Much has been written about unpaid internships and the negative and positive benefits for both the organization and the “free” laborers. Nonprofits rely on a constant source of volunteers and many nonprofits exist solely through the work of volunteers, without any paid staff. I attended a recent event during which a speaker exhorted the attendees to make use of the “free labor” provided by the college students at that university.
According to the US Department of Labor’s web site, “Individuals who volunteer or donate their services, usually on a part-time basis, for public service, religious or humanitarian objectives, not as employees and without contemplation of pay, are not considered employees of the religious, charitable or similar non-profit organizations that receive their service.” The Fair Labor Standards Act (FLSA), simply defines “employee” as “any individual employed by an employer.” Employees may not “volunteer” for their for profit, private sector employers under FLSA.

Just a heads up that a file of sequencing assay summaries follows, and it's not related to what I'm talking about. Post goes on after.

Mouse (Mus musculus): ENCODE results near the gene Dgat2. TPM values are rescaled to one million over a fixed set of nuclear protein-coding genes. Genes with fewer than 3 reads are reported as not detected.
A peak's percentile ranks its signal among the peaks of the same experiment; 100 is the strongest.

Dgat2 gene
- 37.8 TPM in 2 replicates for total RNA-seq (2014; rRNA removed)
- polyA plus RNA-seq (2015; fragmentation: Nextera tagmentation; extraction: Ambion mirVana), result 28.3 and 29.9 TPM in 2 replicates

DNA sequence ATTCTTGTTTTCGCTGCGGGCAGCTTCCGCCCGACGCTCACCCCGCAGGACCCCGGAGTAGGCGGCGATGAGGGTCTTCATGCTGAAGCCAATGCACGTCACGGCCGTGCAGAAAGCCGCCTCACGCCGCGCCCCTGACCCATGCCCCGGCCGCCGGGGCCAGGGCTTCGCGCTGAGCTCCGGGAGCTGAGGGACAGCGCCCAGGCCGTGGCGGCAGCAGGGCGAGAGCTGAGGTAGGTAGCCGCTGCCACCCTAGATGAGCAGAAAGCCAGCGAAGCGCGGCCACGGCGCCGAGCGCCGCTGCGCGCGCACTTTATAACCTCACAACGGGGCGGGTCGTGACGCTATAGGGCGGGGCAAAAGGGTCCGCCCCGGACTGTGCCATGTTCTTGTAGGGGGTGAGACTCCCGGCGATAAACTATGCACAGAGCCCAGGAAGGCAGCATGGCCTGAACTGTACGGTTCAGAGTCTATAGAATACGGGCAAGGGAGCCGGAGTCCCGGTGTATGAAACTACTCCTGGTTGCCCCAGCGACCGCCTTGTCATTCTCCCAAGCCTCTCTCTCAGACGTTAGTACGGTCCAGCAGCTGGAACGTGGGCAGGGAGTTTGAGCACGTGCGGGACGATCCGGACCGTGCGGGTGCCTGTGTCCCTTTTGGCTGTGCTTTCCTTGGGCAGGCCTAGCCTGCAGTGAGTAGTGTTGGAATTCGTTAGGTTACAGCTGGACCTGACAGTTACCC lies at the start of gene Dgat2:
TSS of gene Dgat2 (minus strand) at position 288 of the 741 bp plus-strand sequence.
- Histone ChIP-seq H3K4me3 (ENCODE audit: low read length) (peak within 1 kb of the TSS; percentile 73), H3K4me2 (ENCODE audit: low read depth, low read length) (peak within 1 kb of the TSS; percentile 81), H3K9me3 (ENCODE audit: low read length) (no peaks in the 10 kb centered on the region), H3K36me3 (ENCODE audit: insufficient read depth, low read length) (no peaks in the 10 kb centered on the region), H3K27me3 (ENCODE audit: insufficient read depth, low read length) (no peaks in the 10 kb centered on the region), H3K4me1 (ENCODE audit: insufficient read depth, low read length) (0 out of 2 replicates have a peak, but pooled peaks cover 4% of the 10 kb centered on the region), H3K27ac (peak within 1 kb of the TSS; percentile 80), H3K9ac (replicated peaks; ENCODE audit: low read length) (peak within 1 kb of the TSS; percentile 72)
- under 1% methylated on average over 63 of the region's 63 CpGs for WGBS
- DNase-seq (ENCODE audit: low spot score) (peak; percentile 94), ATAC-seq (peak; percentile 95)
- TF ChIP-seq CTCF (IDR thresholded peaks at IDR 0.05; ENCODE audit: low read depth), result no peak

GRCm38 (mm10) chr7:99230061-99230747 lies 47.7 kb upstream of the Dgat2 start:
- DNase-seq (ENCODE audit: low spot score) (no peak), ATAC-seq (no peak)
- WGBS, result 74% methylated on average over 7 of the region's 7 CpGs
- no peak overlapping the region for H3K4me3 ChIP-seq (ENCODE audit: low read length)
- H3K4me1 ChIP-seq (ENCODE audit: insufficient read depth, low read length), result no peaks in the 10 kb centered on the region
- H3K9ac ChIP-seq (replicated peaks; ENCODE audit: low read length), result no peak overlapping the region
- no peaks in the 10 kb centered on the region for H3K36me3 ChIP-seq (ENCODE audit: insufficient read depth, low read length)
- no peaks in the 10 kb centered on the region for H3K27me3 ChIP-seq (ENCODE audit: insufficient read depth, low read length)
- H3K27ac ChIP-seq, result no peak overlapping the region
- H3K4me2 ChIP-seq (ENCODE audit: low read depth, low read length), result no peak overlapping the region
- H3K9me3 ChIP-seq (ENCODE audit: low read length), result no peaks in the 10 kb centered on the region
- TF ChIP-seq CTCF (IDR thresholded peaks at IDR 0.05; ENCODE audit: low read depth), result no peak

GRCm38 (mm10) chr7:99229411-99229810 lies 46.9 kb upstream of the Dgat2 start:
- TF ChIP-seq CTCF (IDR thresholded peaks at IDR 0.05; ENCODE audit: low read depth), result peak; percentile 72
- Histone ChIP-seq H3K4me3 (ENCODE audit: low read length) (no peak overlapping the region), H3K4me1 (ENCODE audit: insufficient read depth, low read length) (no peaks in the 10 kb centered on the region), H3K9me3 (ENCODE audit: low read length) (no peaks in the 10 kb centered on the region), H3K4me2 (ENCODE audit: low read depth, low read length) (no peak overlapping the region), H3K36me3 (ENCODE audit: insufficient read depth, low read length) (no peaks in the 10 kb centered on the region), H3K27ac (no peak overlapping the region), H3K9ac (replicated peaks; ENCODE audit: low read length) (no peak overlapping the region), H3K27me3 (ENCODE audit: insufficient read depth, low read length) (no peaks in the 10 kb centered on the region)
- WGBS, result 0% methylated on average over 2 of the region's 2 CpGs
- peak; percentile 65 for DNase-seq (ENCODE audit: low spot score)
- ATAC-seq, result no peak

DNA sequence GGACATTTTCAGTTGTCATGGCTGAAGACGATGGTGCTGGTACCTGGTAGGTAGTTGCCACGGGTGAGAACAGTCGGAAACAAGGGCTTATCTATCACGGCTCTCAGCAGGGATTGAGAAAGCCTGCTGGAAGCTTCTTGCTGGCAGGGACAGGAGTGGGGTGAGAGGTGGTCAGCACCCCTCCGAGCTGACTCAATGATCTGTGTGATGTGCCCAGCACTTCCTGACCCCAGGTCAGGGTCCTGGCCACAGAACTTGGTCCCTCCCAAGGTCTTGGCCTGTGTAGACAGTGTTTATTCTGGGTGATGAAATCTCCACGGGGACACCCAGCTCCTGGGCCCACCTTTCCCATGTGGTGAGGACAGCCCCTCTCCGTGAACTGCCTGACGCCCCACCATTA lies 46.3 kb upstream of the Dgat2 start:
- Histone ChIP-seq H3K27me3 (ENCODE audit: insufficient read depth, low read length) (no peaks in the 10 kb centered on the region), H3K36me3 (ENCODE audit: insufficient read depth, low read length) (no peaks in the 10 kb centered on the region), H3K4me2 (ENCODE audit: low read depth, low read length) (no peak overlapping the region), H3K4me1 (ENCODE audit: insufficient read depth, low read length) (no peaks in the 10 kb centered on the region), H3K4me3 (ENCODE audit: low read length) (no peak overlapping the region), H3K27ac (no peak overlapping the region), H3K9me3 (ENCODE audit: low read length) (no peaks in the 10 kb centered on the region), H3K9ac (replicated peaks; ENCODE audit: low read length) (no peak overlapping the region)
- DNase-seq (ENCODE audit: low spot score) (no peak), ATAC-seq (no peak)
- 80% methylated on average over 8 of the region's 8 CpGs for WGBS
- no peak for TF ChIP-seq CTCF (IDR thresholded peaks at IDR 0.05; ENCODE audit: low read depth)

Volunteers and interns serve as fantastic resources for nonprofits, but must be treated with the same respect and appreciation as paid employees. The Independent Sector quantifies the value of volunteer time as $22.55 per hour. This results in a value in the tens of thousands (and even millions) of dollars for many nonprofits. However, a lack of communication with volunteers and unrealistic expectations can lead to a breakdown in the relationship between a volunteer and the organization. Nonprofits must provide adequate training for volunteers and clearly articulate the requirements for different volunteer opportunities. They must also understand the difference between a volunteer and an employee. I am thankful to live in a city that is consistently recognized as one of the top cities for volunteerism. In our next blog posts we will share some tips for engaging volunteers and volunteer appreciation.